The Oculus Rift started life as a KickStarter project: a hardware hacker named Palmer Luckey had been collecting Virtual Reality (VR) hardware. You may remember VR: it was big in the 90’s, with all sorts of high-end, high-cost rigs under development that promised true immersion in virtual worlds. At the time, the idea of a virtual world was captivating to many people. The media were still using phrases like information superhighway to describe the Internet, and The Lawnmower Man had brought VR into the public consciousness. Some of the VR systems that were available then were hugely expensive and elaborate, but their value eroded rapidly—like that of all computing hardware. Luckey described finding one such headset for $89 on eBay—a headset whose original price was $100,000.
Much of the investment in VR kit came from defense funding at that time, so the price of VR headsets was less of an issue than it otherwise would have been. Size was a bigger issue. The technology of the time didn’t lend itself to being small and nimble. Some headsets were huge, requiring elaborate rigs to prevent the user getting neck strain and limiting the headsets’ potential for home use. There were brief forays into the commercial market—most notably by Nintendo in 1995, with its Virtual Boy headset. Because of its high price and the discomfort users experienced when wearing it, the Virtual Boy was a commercial failure. It was also a technical failure: a lack of head-tracking capabilities meant that players could not truly immerse themselves in virtual worlds, limiting the sense of a being in a virtual world.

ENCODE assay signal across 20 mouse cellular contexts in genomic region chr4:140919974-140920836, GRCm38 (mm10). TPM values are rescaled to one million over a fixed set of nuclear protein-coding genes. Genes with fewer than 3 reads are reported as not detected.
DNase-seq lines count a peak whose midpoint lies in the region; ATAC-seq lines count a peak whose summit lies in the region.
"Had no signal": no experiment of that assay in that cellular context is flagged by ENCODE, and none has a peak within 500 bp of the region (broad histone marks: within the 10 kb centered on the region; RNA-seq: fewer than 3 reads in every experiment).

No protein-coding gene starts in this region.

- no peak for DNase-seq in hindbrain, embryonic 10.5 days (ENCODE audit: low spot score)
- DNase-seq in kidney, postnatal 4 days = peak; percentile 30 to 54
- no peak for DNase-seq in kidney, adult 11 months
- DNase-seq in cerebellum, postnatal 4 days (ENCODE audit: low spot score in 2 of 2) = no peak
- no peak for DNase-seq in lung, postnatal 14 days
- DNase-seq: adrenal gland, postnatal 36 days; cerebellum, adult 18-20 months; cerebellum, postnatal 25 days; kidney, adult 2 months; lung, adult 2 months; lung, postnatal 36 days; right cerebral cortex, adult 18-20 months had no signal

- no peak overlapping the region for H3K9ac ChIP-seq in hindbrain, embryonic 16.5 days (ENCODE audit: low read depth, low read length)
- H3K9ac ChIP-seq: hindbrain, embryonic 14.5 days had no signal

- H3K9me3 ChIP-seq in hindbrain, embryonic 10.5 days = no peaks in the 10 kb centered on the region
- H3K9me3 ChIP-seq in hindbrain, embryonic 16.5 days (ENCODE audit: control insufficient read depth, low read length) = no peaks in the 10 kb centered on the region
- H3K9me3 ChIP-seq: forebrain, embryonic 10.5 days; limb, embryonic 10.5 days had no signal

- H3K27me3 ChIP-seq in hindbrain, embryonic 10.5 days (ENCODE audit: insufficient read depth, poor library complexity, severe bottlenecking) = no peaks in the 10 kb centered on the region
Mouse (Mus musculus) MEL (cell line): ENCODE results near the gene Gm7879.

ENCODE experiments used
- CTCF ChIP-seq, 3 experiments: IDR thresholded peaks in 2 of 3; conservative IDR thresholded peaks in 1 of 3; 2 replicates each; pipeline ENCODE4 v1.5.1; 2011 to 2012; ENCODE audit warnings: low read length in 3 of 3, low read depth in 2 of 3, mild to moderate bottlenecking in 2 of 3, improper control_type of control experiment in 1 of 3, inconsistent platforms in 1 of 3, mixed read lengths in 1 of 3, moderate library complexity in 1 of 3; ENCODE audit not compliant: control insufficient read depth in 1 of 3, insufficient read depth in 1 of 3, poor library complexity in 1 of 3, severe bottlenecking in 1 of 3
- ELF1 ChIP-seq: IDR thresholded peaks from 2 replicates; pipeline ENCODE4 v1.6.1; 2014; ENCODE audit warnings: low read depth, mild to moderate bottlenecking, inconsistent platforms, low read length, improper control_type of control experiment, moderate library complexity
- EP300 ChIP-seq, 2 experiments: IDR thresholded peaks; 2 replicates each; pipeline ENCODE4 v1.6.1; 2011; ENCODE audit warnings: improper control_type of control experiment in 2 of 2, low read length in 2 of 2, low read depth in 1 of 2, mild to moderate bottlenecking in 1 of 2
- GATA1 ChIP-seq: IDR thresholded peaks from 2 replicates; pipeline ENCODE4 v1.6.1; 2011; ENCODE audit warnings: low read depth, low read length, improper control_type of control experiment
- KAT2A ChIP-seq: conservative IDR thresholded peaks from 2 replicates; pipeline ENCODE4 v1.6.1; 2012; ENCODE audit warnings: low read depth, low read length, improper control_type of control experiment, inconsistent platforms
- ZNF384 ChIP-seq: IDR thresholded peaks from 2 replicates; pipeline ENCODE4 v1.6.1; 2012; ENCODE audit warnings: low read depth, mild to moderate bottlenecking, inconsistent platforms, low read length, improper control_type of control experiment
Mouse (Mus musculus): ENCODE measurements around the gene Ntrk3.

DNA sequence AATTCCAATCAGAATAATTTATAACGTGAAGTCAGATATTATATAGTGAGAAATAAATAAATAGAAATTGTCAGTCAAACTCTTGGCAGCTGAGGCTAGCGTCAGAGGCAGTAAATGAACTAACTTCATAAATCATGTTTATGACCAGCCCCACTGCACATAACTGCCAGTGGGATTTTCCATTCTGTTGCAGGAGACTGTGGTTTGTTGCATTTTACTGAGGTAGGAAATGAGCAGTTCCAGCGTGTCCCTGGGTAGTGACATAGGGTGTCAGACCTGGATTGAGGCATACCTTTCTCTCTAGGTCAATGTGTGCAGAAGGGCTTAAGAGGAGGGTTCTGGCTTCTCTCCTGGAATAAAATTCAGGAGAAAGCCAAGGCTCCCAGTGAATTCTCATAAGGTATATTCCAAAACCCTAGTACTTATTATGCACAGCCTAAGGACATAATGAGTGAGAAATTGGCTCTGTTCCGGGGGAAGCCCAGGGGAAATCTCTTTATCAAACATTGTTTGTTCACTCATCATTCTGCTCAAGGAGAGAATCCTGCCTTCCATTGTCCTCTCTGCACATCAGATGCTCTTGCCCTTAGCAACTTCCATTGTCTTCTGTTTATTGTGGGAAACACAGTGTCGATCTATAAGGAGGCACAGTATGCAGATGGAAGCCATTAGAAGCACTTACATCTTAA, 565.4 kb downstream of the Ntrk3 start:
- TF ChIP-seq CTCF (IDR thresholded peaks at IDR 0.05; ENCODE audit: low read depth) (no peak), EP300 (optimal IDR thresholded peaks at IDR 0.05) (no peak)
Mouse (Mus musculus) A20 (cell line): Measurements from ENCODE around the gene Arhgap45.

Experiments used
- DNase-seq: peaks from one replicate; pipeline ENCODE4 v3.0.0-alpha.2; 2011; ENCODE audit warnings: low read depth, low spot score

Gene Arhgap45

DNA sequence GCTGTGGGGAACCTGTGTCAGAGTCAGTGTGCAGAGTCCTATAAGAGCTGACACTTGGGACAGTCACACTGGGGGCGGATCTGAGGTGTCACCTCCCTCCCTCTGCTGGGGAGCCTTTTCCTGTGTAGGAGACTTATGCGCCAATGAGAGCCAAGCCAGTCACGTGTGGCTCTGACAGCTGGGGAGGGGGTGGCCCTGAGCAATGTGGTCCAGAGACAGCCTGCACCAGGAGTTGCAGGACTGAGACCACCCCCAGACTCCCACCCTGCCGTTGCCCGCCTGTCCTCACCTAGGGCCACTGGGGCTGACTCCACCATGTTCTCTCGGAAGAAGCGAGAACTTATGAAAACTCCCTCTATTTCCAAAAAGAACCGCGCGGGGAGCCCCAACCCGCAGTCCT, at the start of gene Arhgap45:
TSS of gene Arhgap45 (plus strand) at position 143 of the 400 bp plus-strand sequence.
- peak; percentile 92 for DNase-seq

However, much of the hardware that is necessary to make VR a workable and cost-effective proposition has become much more accessible over the past few years. With the rise of smartphones, high-quality small displays, accelerometers, and other hardware that is necessary to make VR effective, prices have come down, while at the same time, the devices have become many times more capable.
Oculus Rift initially aimed to raise $250,000 in venture funding, to create a number of developer kits. It beat that goal by an order of magnitude, raising almost $2.5M. Overall, Oculus VR has raised $16M in funding, and it is one of the most successful and eagerly awaited KickStarter projects.
At the Eurogamer Expo, I experienced a standard VR demonstration: a medieval rollercoaster with big drops, radical shifts to either side, and broken or missing tracks. (You can see the demo on YouTube.) The chap using the headset before me was clearly affected by the experience. He was clutching his seat so tightly that his knuckles were white. So it was with a little trepidation that I sat down and strapped on the headset. My first impressions were good. The headset is lightweight, and while I’d probably have concerns about wearing it for an extended period of time, it would be comfortable for at least half an hour. Even on an early release, standard-definition headset, the picture was clear, and the sound quality was good.